Sunday, September 19, 2010


She has too many doilies.
She sets flagrant desserts aflame.
She’s both a wisecrack and a wound.

She’s got witchhazel on cottonballs
            in a mason jar.
She boogies, but the imprint
left on the settee turns a little lurid.
She says Sobriety
            is exceptionally hard to implement,
            though she don’t dig the reefer.

She draws badgers
            shooting laser beams, cauterizing wounds.
She defends oncologists.
She points out Losing one’s arms
            wouldn’t diminish the ability
            to master complex mathematics, though
            it might affect one’s ability to hold a pencil.

She yells to the sidewalk gimp
            One hell of a prosthesis!
            and makes his highbeams shine.
She doesn’t blame doctors.
            How could they know?
            How could they possibly know?

She sees barbed wire as slag in the brine.
She has a believe robot.

      *      *      *
In a math class at Anoka Ramsey Community College, I had a quirky red-haired professor. She would often say odd things, though they were (usually) astute and circuitously apropos. Many students felt that she was off-the-wall and simply weird. I liked her. She was fun to watch and to listen to. This poem has almost nothing to do with her. All the italicized quotes in the poem come from my former math teacher, though they've all been moved to a new context, and the "she" is not her. (I do, however, think of her sometimes when I revisit this poem.)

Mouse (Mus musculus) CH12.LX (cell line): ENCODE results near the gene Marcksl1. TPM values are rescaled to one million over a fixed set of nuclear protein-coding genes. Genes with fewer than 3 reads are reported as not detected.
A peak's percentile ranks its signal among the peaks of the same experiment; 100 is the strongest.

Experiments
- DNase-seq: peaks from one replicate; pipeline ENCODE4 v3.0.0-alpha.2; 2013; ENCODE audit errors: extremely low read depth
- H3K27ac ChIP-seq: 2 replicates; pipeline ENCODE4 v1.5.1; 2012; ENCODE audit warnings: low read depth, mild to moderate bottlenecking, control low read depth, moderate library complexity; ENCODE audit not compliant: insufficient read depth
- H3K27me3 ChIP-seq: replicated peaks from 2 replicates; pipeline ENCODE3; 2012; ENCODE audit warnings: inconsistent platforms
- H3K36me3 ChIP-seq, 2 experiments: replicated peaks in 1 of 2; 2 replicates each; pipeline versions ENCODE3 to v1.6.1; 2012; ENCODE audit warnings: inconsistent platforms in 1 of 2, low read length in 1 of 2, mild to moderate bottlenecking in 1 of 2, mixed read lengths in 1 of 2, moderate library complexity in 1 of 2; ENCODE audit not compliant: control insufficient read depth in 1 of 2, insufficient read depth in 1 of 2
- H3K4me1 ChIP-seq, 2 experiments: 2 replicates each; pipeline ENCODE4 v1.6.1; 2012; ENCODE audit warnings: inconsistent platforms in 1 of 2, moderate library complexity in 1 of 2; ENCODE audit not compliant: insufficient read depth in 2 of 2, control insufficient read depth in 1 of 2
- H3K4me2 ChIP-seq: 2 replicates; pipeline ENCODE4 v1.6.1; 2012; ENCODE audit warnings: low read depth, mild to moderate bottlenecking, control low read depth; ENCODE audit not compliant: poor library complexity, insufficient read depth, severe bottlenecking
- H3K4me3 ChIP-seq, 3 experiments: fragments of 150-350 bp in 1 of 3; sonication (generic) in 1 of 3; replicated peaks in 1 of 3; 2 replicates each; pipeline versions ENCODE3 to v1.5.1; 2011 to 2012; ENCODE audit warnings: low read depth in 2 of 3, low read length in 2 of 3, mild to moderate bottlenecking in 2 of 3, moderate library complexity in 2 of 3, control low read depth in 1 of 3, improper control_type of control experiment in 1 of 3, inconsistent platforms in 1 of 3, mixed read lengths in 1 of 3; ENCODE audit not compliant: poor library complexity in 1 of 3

Once I began the repetition of "She..." lines, I stepped out of the way and allowed the character to take shape. Images appeared from disparate places: Anne Shirley's bosom friend, Diana Barry, hoped to get many (one might even say too many) doilies for her wedding, singer extraodinaire: Ani Difranco has a body part "built like a wound that won't heal," my old friend Jody was the witchhazel/cottonball, my ex had a grandfather who lost a leg in World War II and spent the rest of his life bursting the confines of his wheelchair with joie de vivre, and my wife and I have both lost loved ones to cancer. 

The final couplet is pure James, as far as I recall. Oddly enough, my former poetry writing group had many problems accepting this ending to the poem. Some felt that it made no sense (as though it needs to). Some objected to having the pair of lines coupled (coupleted?), and thought that either alone would work better. Some simply objected to "believe" in that context, and suggested that "belief" would make more sense. I've always liked that couplet. I dunno. What do you think?

Do you like robots?

First published in the seemingly defunct The Fulcrum Online, Fall 2004.

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